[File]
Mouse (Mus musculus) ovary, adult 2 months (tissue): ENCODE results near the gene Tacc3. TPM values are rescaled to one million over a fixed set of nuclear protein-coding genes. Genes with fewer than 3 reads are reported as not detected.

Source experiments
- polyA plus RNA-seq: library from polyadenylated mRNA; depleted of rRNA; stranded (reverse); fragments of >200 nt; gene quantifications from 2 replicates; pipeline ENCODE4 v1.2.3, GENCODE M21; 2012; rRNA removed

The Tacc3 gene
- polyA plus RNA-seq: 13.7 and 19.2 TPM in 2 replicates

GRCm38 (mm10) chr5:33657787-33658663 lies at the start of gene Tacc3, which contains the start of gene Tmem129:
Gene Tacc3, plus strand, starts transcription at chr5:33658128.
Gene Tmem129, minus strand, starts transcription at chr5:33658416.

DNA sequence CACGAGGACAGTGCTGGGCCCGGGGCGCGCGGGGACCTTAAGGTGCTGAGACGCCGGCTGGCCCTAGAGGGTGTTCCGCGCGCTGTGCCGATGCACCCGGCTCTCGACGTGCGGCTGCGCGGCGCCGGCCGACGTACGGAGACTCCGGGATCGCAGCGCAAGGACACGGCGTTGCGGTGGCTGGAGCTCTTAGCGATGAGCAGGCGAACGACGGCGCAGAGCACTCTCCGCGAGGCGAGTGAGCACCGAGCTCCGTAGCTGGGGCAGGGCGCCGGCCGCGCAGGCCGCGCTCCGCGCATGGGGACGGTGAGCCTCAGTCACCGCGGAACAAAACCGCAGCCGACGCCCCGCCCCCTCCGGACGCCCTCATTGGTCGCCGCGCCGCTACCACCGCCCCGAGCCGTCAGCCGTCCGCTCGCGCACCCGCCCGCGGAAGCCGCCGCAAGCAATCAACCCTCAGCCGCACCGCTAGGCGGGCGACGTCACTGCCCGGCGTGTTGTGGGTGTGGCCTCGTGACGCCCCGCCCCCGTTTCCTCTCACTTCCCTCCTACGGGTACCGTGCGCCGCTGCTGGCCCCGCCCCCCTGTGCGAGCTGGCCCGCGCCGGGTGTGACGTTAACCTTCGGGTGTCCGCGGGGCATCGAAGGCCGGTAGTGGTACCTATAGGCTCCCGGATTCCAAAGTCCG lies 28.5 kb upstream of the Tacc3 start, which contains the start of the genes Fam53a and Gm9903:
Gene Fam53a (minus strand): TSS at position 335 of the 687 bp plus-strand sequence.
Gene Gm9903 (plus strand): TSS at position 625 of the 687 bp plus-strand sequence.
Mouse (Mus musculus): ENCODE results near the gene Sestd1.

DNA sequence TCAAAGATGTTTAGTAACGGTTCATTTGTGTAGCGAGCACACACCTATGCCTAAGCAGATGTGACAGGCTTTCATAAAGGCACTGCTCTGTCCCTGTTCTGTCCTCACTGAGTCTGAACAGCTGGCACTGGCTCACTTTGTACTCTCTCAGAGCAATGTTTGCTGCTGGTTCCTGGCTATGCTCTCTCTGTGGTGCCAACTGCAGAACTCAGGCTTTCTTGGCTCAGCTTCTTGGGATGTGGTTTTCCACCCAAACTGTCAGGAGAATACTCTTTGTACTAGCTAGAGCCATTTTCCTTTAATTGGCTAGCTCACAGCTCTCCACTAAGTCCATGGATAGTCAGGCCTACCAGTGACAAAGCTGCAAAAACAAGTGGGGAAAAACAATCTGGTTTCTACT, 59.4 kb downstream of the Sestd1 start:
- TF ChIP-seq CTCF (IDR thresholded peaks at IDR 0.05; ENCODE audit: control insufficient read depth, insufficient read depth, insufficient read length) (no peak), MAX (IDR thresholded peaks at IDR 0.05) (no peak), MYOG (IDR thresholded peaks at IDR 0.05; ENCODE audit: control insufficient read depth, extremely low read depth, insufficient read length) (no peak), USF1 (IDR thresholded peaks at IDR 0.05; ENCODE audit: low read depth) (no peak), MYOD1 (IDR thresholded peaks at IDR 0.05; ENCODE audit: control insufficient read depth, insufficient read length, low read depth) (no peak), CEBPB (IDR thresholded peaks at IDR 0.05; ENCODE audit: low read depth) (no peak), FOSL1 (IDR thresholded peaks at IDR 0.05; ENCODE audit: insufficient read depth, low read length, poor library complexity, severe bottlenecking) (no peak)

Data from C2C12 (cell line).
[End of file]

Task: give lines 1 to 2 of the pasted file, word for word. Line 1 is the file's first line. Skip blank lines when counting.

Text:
Mouse (Mus musculus) ovary, adult 2 months (tissue): ENCODE results near the gene Tacc3. TPM values are rescaled to one million over a fixed set of nuclear protein-coding genes. Genes with fewer than 3 reads are reported as not detected.

Source experiments